was quite choppy. It had been a while since I stepped back to review the
daily chart. Since it had been several months, the pattern on the daily
chart cleared up which affected my near term bias on the trades.
Sometimes, we can get caught up in the minutia of the day to day. Then,
we forget what the longer term patterns are suggesting and lose that
perspective in trading.
That is the benefit you get with longer term chart analysis. Longer
charts help you develop a bias of direction. With each trade you make,
there should be some method of determining a bias.
For example, trend traders look at the longer term trend and filter
their trades accordingly. Range traders will see the longer term levels
of support and resistance and make buying decisions near support and
selling decisions near resistance.
The point is that the market tries to lull us to sleep, yet the longer
term patterns are still playing out. What better time is there to
analyze charts than while the markets are slow!Good luck and happy trading!
newdigital, 2014.05.09 15:55
Can You Trade Forex Well with a Small Balance?
“Ninety-five percent of
the trading errors you are likely to make—causing the money to just
evaporate before your eyes—will stem from your attitudes about being
wrong, losing money, missing out, and leaving money on the table. What I
call the four primary trading fears.”
“Attitude produces better total outcomes than analysis or technique.”
― Mark Douglas, Trading in the Zone
What’s the least amount I can’t start trading with?
That’s a common question running through a trader-to-be’s head when
they’re about to open a trading account. However, you’ll soon see how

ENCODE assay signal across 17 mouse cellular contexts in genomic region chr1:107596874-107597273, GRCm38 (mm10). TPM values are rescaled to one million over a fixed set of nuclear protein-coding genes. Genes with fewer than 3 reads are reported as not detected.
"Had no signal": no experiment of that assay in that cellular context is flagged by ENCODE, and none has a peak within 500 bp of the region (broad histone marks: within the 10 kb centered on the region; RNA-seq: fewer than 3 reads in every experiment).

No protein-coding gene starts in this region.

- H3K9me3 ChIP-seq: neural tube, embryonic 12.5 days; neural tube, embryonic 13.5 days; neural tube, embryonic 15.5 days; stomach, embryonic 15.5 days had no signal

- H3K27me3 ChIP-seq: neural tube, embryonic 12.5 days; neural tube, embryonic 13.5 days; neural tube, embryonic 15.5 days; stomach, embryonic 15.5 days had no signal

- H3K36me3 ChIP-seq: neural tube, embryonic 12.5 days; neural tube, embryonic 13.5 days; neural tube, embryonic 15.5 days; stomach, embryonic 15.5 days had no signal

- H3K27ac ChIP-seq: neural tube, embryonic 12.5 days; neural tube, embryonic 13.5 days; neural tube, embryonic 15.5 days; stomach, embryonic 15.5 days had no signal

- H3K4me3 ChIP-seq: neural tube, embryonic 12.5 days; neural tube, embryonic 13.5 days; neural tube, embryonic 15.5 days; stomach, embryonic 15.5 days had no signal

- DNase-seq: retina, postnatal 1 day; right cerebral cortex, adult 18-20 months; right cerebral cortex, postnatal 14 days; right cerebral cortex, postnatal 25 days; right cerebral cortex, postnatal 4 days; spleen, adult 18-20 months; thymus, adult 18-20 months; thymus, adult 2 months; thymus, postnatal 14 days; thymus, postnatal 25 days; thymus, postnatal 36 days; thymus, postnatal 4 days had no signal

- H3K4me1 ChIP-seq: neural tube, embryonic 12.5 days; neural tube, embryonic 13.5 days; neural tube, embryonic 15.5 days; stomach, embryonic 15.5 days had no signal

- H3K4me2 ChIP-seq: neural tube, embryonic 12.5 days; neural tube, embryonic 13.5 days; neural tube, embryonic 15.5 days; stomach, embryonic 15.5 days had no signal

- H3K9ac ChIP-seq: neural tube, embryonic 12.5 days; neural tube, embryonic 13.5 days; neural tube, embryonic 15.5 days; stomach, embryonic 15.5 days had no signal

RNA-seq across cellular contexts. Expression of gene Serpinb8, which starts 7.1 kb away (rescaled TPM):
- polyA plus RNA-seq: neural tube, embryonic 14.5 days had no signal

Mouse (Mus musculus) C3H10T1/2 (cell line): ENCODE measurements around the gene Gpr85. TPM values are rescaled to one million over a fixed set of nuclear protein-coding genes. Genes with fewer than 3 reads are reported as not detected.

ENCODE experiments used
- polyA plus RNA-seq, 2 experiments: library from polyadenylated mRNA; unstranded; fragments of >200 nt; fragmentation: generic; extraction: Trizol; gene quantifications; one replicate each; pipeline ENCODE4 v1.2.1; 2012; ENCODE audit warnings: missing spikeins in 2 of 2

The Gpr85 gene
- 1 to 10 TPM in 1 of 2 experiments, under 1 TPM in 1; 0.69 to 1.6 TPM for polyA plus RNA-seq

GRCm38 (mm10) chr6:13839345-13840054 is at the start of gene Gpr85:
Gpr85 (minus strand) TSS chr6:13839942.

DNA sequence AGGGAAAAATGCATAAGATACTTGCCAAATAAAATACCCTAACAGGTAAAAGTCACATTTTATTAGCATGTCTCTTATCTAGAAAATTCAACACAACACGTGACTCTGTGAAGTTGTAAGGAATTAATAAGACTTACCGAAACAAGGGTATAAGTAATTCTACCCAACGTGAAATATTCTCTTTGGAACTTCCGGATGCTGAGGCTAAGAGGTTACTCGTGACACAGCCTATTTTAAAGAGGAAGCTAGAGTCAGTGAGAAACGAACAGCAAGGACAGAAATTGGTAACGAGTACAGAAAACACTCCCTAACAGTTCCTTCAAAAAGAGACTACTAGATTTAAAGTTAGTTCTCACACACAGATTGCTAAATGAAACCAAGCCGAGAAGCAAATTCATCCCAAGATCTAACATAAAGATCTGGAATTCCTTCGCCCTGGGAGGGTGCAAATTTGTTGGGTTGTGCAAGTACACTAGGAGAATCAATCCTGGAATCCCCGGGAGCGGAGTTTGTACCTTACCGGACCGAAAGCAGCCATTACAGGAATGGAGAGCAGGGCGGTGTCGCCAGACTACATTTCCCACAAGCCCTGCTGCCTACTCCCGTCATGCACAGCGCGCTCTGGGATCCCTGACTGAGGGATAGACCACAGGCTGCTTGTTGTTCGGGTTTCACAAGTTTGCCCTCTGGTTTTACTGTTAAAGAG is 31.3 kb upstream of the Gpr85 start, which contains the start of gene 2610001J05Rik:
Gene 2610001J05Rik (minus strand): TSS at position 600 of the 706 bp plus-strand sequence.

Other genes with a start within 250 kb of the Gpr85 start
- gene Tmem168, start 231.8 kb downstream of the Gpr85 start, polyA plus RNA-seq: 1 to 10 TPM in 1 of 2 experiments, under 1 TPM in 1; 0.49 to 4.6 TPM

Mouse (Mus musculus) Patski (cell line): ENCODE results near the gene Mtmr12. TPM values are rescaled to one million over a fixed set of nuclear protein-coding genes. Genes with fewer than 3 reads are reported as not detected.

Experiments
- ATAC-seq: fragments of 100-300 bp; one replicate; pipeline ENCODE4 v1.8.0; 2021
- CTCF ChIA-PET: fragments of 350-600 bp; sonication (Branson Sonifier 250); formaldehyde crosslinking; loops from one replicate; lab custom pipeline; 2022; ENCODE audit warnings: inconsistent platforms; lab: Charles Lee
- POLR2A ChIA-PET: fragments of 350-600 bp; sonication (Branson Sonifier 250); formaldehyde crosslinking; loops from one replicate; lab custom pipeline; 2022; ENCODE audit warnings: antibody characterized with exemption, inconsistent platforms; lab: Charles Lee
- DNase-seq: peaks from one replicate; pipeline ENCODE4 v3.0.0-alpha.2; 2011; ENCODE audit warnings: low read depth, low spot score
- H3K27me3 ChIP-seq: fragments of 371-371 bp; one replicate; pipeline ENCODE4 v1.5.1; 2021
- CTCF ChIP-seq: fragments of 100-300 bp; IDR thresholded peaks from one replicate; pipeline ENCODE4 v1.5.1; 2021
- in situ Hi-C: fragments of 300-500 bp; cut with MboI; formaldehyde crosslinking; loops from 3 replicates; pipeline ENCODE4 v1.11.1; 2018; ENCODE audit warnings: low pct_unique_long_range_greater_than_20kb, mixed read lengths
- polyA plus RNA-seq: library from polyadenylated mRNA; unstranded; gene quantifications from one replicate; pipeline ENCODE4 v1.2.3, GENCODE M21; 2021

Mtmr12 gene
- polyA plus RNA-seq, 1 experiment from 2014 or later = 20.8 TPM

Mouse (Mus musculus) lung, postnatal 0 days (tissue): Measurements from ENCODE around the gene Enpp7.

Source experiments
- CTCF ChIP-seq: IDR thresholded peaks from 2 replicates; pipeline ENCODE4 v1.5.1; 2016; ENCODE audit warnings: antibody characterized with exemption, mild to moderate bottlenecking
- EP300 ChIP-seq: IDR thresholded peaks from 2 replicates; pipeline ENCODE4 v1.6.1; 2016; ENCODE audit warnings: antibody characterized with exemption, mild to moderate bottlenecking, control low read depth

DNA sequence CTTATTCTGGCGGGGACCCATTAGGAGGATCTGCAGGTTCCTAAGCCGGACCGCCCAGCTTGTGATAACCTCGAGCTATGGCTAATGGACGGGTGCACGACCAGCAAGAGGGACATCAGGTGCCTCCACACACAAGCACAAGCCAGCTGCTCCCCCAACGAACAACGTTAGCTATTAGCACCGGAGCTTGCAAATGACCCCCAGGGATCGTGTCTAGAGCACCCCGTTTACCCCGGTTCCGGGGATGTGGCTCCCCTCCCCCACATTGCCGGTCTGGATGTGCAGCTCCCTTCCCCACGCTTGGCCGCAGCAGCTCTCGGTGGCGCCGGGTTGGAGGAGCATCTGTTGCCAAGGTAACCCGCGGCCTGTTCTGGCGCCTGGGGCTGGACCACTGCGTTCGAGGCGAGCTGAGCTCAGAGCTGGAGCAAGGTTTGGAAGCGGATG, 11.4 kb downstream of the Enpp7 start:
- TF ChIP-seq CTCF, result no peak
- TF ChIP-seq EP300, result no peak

that line of thinking can breed a lot of poor thinking patterns and get
you in trouble.
Let’s start off with some tough love. You’re not
trying to buy something at a discount when you put down margin for a
trading account. Less is not more and as you could understand, less is
less. Put in other words, the attitude that comes with trying to get the
best deal on a large purchase can do damage to your trading.
Here’s how. The attitude you
trade with will follow through to how you manage risk and in keeping
that mindset, you’ll likely overleverage your trading account and
potentially be forced out of trades at the worst possible point. A
better approach is to ditch the focus on a win percentage
and instead focus on preserving capital / downside risk as opposed to a
key juncture break long before an extreme pressed you out of the
market. This new attitude that focuses on risk often produces better total outcomes than analysis or technique alone.
The Limits of a Small Balance
There’s a reason Hedge Funds don’t start with $5,000
or $50,000 or even $500,000. That’s because they know their inability
to enter into a position with favorable risk: reward
is directly tied to limited capital. Now, before you think, “I’m not a
hedge fund so that doesn’t concern me,” think about this. Everyone is
trying to extract money from the market while risking as little as
possible however, there is an amount of agility that is needed to trade
well and put the odds in your favor.
In short, a small trading balance limits your
agility as a trade. Acute observations from traders with small balances
show common traits that limit agility and your edge as a trader:
Agility is a mindset that traders need to have are